Grand larceny in the third degree is a serious theft charge that may, according to LegalMatch, also be called grand theft of the third degree depending on the jurisdiction. Each state decides how much stolen money, goods or property is necessary to qualify for this charge, but it commonly entails thousands of dollars. Most jurisdictions throughout the United States consider grand larceny in any degree a felony offense.Continue Reading
Maximum and minimum amounts of stolen money or property, as they constitute grand larceny in the third degree, differ by state. New York, for example, applies the charge to theft of money or property falling between $3,000 and $50,000. In Florida, it is between $300 and $20,000. In some states, theft of certain items find crossover with a grand larceny in the third degree charge. In New York, thefts involving ATM machines or their contents invoke this charge. In Florida, firearms or motor vehicle theft apply. According to LegalMatch, grand larceny in the third degree is also frequently associated with white collar crimes like embezzlement.
As qualifications differ, so too do penalties for offenders. On his website, criminal trial lawyer Richard Hornsby notes that Florida imposes possible incarceration of up to five years and/or a fine of $5,000. Depending on circumstance, the judge reserves the right to apply jail time or fines in isolation as she deems fit.Learn more about Crime
According to Connecticut's judicial branch, 6th degree larceny is applied to cases where larceny results in property theft that has a market value of $500 or less. Larceny is a technical word for theft; 6th degree larceny is the least serious of the forms of larceny.Full Answer >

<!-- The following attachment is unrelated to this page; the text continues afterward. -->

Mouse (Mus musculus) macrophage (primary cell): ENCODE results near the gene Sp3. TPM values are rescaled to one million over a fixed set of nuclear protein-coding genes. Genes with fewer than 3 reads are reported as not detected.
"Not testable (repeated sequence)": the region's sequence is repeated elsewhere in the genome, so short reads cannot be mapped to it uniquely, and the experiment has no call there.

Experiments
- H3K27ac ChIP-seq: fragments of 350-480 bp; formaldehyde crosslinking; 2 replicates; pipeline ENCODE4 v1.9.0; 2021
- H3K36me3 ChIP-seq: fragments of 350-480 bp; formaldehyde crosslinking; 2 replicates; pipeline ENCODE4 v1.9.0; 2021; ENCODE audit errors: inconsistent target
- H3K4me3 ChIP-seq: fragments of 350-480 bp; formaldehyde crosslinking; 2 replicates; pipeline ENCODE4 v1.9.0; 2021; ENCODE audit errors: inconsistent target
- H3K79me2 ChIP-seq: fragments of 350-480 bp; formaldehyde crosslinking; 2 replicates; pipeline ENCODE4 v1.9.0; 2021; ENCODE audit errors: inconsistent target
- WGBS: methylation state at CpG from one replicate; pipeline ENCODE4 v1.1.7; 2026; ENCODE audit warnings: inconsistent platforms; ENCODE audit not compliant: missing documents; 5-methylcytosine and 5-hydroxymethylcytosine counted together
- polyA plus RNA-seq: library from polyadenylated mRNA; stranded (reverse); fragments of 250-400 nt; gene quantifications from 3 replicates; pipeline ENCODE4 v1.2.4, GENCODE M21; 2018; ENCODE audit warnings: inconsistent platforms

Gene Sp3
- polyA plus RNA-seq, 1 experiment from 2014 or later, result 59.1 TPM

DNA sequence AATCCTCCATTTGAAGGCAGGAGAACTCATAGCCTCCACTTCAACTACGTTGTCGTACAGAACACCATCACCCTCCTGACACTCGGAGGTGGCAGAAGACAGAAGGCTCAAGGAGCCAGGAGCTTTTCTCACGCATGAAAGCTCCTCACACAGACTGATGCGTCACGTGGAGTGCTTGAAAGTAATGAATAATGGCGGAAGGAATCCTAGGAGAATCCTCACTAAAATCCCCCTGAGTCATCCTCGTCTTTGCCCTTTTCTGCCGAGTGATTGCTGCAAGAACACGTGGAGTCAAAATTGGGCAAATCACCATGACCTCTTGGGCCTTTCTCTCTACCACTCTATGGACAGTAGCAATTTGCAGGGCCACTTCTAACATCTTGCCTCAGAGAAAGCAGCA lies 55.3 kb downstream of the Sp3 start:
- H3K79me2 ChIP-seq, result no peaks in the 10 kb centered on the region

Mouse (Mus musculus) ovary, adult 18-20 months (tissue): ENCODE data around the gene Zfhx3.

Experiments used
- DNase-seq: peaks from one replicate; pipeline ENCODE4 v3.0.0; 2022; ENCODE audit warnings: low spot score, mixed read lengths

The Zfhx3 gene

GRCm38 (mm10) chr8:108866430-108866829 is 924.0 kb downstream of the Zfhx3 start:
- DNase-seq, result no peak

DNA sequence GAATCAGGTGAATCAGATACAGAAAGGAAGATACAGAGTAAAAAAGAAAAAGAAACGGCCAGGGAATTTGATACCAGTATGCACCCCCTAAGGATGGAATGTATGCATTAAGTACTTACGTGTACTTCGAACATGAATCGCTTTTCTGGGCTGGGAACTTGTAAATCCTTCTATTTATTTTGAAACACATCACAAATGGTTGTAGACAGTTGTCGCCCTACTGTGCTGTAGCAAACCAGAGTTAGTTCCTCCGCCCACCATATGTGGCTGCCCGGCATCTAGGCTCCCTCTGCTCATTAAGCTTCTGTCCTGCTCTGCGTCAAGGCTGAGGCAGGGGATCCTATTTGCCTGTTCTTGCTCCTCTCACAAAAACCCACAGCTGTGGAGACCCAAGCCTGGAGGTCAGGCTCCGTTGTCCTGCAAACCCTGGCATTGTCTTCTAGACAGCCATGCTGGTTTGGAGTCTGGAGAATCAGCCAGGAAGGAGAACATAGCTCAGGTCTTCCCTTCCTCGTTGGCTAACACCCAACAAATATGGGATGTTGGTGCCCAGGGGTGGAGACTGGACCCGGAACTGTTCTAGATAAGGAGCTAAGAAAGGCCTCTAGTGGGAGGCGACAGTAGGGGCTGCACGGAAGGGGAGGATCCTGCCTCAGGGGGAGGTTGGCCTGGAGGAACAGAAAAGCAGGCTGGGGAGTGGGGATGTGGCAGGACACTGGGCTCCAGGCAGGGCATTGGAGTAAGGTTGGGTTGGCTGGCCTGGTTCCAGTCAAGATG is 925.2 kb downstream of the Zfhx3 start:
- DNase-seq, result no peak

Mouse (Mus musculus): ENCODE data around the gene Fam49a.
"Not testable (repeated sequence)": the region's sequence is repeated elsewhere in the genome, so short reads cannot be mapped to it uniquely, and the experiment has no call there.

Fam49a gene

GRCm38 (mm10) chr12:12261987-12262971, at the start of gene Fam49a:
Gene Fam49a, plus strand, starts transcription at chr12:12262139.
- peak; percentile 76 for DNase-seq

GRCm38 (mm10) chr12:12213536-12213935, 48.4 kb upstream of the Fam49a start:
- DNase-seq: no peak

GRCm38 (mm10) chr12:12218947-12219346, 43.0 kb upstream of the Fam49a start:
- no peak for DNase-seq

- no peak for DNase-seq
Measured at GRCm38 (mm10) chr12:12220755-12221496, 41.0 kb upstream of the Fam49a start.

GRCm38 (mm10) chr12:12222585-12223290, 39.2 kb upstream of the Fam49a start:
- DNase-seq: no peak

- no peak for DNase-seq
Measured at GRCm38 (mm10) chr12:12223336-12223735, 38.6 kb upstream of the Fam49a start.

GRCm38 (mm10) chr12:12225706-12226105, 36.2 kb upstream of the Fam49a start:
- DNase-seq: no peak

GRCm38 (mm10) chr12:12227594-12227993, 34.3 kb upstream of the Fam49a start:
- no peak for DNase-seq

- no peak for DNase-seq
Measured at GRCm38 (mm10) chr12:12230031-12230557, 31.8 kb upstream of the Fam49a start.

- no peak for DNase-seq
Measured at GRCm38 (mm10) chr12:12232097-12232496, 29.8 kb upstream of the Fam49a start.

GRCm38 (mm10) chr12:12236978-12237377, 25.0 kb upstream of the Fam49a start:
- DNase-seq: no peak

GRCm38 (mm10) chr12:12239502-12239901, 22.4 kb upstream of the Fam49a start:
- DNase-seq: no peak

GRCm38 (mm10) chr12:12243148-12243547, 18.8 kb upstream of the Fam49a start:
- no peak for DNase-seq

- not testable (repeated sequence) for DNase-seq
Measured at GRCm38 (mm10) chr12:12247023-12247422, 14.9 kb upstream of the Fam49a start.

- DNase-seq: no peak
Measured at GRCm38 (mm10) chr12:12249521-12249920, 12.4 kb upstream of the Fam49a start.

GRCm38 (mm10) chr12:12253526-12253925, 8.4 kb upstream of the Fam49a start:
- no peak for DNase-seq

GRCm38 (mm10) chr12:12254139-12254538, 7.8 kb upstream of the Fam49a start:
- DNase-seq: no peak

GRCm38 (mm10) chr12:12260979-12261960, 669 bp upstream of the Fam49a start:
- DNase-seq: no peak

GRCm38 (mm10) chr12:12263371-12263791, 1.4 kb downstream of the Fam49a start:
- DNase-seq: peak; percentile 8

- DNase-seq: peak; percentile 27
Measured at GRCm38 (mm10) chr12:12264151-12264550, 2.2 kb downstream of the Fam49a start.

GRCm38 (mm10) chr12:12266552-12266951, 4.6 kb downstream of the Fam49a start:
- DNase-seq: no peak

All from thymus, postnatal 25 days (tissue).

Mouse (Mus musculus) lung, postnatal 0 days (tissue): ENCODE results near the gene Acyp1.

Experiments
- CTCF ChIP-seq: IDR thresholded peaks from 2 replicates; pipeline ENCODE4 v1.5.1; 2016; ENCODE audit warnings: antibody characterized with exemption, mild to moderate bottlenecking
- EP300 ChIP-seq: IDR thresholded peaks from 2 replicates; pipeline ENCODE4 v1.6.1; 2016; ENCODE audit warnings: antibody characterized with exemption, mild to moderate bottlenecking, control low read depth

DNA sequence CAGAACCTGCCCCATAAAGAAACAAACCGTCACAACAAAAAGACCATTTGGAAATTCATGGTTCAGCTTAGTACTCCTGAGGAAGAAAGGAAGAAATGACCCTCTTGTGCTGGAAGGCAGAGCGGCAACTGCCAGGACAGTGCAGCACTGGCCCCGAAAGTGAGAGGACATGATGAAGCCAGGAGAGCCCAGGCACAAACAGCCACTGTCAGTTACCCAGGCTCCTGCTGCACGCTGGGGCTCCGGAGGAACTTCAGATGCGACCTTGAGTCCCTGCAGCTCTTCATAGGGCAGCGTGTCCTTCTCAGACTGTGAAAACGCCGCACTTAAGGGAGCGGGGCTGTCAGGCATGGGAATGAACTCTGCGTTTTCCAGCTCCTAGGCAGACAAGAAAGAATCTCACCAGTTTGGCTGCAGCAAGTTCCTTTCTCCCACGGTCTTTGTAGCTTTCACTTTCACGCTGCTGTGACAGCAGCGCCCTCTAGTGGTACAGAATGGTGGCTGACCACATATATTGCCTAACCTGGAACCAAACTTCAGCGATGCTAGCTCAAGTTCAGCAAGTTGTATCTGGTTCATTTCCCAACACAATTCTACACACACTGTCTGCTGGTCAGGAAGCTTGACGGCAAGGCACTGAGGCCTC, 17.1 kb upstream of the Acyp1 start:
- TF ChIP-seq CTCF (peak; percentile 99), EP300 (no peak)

According to Nolo's CriminalDefenseLawyer.com, class A misdemeanors in Missouri include possession of marijuana up to 35 grams, shoplifting less than $500, domestic assault of the third degree and false imprisonment. Class A misdemeanors are considered the most serious category of Classes A through C. The penalty is a fine up to $1,000, up to one year in jail or both.Full Answer >
Third-degree burglary, known as burglary in the third degree, is the act of breaking into or unlawfully entering a building or automobile with the intent to steal something. In burglary in the third degree, the actual act of stealing does not take place because the individual is caught prior to stealing.Full Answer >
Convicted felons may regain rights lost as a result of the conviction by contacting the Department of Justice in the state or federal jurisdiction where the case was tried, states The Law Dictionary. Regaining lost rights depends primarily on state laws and the nature of the conviction, states ProCon.org.Full Answer >